Persons suffering from sickle cell anaemia are at an advantage in Malaria infested areas. Explain .
Sickle-cell Anaemia: Sickle-cell anaemia is a genetic disorder of human beings, found specially in Blacks. In a sickle-cell anaemic person, normal haemoglobin (HbA) is replaced by HbS whose oxygen-carrying capacity is less than HbA. The RBCs in this disease become, sickleshaped in venous blood owing to the lower concentration of oxygen. This causes rupture of RBCs and severe haemolytic anaemia. Individuals homozygous for abnormal haemoglobin(HbsHbs) die at an early age. In heterozygotes (HbAHbs), the RBCs containing Hbs become sickle-shaped and unable to bind oxygen, and with HbA remain normal.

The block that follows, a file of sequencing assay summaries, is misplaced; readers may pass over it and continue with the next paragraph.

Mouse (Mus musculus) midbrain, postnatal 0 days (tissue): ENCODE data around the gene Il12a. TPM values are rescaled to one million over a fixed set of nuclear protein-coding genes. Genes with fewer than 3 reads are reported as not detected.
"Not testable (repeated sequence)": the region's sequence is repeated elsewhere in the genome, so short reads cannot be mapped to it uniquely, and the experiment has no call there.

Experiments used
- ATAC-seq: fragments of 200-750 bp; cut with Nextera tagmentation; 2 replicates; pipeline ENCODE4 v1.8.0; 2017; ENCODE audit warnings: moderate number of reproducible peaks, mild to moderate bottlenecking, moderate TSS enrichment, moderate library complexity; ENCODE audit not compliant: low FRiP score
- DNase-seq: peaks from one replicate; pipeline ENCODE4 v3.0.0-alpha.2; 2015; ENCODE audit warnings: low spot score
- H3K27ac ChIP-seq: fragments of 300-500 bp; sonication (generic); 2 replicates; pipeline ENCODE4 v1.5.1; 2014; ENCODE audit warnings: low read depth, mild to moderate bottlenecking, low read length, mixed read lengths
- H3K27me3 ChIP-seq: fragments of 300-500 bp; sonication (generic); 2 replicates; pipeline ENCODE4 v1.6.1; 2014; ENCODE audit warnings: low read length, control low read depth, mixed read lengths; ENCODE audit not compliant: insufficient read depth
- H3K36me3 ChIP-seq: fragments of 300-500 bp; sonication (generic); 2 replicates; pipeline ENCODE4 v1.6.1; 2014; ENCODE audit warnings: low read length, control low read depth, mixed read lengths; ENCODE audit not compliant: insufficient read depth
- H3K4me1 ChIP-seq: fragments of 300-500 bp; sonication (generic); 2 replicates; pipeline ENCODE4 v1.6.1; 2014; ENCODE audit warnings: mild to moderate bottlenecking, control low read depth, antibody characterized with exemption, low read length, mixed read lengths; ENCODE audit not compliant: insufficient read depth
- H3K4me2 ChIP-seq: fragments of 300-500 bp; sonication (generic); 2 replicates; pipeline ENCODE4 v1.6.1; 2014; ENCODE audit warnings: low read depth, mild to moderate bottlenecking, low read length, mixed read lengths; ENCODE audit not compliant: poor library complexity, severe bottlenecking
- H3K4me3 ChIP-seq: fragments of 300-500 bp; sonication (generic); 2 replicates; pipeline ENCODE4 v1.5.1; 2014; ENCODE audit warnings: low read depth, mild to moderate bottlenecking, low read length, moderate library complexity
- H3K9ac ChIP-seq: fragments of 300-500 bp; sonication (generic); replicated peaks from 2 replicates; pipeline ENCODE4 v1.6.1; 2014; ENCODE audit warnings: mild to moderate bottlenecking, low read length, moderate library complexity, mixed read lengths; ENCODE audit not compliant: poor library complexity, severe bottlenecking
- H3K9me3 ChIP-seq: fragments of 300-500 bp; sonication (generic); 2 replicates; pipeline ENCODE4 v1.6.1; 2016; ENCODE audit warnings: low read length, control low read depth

Why has this character not been eliminated from human population by natural selection? The geographical distribution of sickle-cell anaemia provides answer to the above question. It is found in tropical Africa where malaria is widespread. Malarial parasites that live in RBCs are unable to grow in sickle-shaped RBCs. It means individuals heterozygous for sickle-celled gene are able to cope with malarial infection whereas the normal person with normal RBCs suffers from severe malarial infection in malaria infested areas. This shows that natural selection favoured the sickle-celled character and gene controlling is fixed by natural selection, because of its survival value in malaria-infested regions. Therefore, this character is found in blacks living in malariainfested belt of the world.
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